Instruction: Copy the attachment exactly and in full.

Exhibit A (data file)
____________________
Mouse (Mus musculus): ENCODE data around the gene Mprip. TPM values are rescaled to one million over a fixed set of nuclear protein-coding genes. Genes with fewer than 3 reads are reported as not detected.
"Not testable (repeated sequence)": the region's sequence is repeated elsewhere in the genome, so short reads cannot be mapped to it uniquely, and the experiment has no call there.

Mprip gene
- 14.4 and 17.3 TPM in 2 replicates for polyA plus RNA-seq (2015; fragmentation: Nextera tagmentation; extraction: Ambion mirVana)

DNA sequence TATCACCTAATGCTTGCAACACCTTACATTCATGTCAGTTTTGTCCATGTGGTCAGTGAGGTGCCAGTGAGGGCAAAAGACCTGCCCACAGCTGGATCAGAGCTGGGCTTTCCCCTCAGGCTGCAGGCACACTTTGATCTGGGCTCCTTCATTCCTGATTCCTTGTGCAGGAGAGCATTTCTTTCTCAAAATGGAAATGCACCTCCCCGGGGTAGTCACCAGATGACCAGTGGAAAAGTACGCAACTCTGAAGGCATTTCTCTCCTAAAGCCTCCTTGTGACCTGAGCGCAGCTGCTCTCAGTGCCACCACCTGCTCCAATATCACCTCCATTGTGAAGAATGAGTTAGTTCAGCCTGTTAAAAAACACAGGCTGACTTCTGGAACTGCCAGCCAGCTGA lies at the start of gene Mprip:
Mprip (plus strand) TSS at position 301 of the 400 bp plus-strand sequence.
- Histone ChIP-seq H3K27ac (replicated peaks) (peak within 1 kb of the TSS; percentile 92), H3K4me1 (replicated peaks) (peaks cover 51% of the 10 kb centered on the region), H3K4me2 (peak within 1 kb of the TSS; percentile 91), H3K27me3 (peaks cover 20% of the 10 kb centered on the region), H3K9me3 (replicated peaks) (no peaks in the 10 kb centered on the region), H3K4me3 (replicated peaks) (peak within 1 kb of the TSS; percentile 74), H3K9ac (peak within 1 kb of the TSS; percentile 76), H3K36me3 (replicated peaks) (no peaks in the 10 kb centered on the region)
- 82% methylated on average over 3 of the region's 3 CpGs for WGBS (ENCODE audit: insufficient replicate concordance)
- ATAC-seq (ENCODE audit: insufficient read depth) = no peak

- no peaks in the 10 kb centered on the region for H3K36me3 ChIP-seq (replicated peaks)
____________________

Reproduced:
Mouse (Mus musculus): ENCODE data around the gene Mprip. TPM values are rescaled to one million over a fixed set of nuclear protein-coding genes. Genes with fewer than 3 reads are reported as not detected.
"Not testable (repeated sequence)": the region's sequence is repeated elsewhere in the genome, so short reads cannot be mapped to it uniquely, and the experiment has no call there.

Mprip gene
- 14.4 and 17.3 TPM in 2 replicates for polyA plus RNA-seq (2015; fragmentation: Nextera tagmentation; extraction: Ambion mirVana)

DNA sequence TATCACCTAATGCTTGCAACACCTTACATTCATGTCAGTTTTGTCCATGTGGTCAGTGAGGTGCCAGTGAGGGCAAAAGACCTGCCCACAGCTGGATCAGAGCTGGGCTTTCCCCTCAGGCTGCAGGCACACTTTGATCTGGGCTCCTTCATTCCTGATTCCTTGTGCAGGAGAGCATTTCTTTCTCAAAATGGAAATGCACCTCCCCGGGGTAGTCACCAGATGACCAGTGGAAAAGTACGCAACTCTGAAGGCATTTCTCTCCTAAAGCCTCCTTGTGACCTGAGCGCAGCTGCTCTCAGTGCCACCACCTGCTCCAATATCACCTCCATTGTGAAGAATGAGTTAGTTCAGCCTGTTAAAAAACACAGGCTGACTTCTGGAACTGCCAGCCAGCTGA lies at the start of gene Mprip:
Mprip (plus strand) TSS at position 301 of the 400 bp plus-strand sequence.
- Histone ChIP-seq H3K27ac (replicated peaks) (peak within 1 kb of the TSS; percentile 92), H3K4me1 (replicated peaks) (peaks cover 51% of the 10 kb centered on the region), H3K4me2 (peak within 1 kb of the TSS; percentile 91), H3K27me3 (peaks cover 20% of the 10 kb centered on the region), H3K9me3 (replicated peaks) (no peaks in the 10 kb centered on the region), H3K4me3 (replicated peaks) (peak within 1 kb of the TSS; percentile 74), H3K9ac (peak within 1 kb of the TSS; percentile 76), H3K36me3 (replicated peaks) (no peaks in the 10 kb centered on the region)
- 82% methylated on average over 3 of the region's 3 CpGs for WGBS (ENCODE audit: insufficient replicate concordance)
- ATAC-seq (ENCODE audit: insufficient read depth) = no peak

- no peaks in the 10 kb centered on the region for H3K36me3 ChIP-seq (replicated peaks)